«Previous    Next»
Drainage Bullet Eliminates Tiling
"We've used this idea for years. Works great, especially in heavy, marshy soil," says Larry Tendler about his idea of using drainage "bullets" pulled behind subsoil shanks to create underground tunnels to carry away subsoil moisture.
Tendler, of Wauwatosa, Wis., is a re-tired farmer who worked for years on an experimental farm owned by Allis Chalmers. The use of steel drainage bullets was one of the more interesting ideas they developed.
The bullet is a solid 6-in. dia. chunk steel with a hook inbedded in it's pointed nose cone. The bullets, which are generally 14 to 18 in. long, connect by chain to the bottom of a subsoil shank.
"You pull them at 2 to 4-ft. intervals through the field, depending on how much drainage is needed, at a depth of 18 to 24 in. The tunnels will hold up for 3 to 5 years, depending on the soil," says Tendler, noting that he's tried the idea in a variety of soils. "It works well even in loose, sandy soils."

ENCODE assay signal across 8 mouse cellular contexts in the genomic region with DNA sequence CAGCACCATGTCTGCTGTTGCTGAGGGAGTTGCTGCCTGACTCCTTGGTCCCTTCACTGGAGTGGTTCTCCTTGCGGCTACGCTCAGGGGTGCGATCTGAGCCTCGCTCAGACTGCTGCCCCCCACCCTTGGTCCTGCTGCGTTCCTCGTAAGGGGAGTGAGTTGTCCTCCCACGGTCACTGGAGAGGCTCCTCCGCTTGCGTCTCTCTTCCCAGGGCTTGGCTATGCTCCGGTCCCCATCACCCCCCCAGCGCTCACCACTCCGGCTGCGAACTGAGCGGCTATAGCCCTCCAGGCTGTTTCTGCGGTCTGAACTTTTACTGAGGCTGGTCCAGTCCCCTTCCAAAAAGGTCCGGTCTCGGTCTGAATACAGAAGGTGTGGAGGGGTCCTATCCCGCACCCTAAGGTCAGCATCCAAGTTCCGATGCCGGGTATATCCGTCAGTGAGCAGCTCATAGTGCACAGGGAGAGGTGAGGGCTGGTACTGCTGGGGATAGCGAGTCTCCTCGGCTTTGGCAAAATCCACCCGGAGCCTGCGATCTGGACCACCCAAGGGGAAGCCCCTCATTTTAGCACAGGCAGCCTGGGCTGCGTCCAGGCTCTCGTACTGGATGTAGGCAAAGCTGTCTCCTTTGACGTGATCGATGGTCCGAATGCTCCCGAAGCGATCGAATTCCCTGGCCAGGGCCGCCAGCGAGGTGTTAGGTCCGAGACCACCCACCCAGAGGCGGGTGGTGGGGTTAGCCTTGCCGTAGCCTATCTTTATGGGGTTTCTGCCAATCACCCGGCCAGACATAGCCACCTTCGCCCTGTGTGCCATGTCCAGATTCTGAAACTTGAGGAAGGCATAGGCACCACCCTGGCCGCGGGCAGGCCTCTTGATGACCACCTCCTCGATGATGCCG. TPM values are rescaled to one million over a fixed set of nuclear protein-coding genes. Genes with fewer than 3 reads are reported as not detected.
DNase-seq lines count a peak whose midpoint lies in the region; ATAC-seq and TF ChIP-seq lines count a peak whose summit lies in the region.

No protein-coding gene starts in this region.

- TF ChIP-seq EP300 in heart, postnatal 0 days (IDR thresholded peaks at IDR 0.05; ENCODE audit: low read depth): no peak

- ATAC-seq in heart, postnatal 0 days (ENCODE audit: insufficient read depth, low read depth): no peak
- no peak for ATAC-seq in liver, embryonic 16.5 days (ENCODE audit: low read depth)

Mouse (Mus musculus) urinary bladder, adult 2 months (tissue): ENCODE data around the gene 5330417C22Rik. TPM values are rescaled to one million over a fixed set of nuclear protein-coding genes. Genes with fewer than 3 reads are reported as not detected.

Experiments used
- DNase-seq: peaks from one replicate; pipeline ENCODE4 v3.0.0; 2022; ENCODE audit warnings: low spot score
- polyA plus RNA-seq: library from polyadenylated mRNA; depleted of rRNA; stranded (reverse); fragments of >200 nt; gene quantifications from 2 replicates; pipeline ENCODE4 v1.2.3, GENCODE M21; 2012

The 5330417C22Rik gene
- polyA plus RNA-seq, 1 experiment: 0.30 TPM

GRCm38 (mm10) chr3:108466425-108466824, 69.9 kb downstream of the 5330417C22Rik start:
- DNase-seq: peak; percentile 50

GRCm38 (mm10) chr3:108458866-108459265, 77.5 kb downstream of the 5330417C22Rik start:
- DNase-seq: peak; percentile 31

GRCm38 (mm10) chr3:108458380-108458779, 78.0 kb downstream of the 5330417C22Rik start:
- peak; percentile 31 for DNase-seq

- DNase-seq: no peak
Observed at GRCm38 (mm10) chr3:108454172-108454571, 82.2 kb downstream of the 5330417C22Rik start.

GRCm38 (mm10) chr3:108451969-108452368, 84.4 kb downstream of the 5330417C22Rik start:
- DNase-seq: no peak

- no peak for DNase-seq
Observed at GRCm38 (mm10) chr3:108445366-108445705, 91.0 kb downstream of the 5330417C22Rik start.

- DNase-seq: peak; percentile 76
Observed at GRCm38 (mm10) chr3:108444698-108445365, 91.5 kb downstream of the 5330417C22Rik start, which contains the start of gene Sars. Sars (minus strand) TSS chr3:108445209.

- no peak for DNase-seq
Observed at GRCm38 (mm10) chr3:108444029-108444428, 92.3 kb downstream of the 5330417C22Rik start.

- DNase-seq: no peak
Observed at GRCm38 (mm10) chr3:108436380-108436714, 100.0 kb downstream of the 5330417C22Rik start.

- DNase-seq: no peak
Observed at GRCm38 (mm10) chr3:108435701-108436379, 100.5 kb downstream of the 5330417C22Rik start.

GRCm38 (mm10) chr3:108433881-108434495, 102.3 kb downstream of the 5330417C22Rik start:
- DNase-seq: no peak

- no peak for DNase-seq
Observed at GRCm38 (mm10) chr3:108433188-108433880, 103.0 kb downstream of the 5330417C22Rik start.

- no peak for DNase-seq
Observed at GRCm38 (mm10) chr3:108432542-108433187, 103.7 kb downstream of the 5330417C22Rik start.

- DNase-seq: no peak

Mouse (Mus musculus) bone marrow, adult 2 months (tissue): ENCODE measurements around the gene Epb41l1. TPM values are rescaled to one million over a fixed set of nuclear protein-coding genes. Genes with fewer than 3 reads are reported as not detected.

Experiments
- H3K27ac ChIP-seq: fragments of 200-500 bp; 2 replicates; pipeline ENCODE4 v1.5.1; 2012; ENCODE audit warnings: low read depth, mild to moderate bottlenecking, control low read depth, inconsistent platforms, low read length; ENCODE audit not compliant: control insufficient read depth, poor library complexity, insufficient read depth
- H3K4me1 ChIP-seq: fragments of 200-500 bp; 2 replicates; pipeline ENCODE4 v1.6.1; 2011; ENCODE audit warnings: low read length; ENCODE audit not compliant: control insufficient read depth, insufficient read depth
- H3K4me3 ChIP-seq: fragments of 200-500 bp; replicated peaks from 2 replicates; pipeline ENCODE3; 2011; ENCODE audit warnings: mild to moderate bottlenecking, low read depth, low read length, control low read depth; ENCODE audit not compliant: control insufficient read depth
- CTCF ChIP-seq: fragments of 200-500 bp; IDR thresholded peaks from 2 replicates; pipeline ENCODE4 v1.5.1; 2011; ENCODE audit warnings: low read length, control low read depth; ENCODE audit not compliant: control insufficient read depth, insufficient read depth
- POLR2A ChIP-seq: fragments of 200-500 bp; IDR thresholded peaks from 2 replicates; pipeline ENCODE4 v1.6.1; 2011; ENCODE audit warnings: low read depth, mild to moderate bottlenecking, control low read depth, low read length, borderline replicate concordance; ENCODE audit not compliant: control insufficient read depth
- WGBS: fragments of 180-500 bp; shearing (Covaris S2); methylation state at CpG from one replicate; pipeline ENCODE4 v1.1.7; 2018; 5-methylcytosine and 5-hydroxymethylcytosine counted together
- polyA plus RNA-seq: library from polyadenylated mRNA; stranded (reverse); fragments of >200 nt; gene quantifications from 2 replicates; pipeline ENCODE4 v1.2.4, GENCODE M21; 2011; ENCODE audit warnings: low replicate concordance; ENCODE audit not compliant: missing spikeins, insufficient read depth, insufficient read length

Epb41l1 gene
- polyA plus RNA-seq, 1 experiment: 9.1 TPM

To get the bullet started, you either dig a ditch or start on a bank of some kind, following the soil contour so water will drain. "We used the idea for years on wet, marshy soil and it did a wonderful job. We thought it did the job of drainage tile for just a fraction of the cost," says Tendler. They tried different types of bullets, including heavy wall pipe, but found that no matter how heavy, pipe would col-lapse and that the heavy weight of the solid steel bullet was needed to keep it down in the ground.
Tendler says it generally takes 30 to 40 hp per shank to pull the drainage bullets. Contact: FARM SHOW Followup, Larry Tendler, 8204 Gridley Ave., Wauwatosa, Wis. 53213 (ph 414 453-6793).

  Click here to download page story appeared in.

  Click here to read entire issue

To read the rest of this story, download this issue below or click here to register with your account number.
Order the Issue Containing This Story
1991 - Volume #15, Issue #2